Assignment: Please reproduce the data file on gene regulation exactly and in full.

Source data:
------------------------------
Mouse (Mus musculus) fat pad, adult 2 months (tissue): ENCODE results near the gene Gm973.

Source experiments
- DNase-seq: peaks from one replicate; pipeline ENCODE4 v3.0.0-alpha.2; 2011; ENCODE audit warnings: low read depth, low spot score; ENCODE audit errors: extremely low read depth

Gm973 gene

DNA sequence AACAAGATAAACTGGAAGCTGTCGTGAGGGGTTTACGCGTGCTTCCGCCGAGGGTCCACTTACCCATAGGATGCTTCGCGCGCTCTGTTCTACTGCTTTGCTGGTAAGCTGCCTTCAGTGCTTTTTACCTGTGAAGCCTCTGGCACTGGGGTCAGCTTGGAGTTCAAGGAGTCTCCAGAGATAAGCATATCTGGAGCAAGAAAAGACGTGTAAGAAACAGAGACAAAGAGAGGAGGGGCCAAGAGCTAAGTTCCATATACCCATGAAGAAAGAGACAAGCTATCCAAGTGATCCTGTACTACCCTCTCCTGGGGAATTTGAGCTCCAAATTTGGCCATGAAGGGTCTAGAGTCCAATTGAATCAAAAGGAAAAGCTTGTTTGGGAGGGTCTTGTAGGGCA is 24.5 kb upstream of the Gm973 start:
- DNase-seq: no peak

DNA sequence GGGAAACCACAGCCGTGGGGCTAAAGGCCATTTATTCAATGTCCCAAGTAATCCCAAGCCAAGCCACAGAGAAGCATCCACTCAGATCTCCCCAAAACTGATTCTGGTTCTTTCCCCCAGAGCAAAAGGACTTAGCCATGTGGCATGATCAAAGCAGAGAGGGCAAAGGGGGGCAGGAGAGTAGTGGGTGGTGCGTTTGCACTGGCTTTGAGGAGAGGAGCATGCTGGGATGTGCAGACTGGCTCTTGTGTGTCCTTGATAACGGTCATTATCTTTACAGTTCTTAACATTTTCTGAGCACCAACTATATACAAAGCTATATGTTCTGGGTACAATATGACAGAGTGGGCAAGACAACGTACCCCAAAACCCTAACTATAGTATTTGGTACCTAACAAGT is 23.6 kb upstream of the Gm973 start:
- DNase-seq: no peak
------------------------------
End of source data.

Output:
Mouse (Mus musculus) fat pad, adult 2 months (tissue): ENCODE results near the gene Gm973.

Source experiments
- DNase-seq: peaks from one replicate; pipeline ENCODE4 v3.0.0-alpha.2; 2011; ENCODE audit warnings: low read depth, low spot score; ENCODE audit errors: extremely low read depth

Gm973 gene

DNA sequence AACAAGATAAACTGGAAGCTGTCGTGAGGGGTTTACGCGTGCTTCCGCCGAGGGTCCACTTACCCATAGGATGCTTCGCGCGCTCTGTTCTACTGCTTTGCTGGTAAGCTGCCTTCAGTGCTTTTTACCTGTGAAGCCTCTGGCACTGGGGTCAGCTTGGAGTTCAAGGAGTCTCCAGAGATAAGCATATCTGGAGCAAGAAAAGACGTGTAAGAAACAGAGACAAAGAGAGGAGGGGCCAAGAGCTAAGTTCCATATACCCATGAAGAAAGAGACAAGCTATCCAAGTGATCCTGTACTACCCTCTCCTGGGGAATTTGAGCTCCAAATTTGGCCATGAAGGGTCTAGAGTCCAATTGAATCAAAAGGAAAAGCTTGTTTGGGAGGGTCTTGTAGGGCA is 24.5 kb upstream of the Gm973 start:
- DNase-seq: no peak

DNA sequence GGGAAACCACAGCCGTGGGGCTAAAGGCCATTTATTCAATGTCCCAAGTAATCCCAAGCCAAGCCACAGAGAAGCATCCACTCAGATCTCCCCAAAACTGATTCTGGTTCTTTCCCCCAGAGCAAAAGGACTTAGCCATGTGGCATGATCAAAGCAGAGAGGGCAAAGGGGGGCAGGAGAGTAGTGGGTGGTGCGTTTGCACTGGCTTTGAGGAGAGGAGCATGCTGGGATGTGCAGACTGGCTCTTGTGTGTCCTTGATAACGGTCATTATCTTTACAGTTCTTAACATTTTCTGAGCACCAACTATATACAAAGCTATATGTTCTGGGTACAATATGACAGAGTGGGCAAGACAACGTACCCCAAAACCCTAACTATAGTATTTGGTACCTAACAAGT is 23.6 kb upstream of the Gm973 start:
- DNase-seq: no peak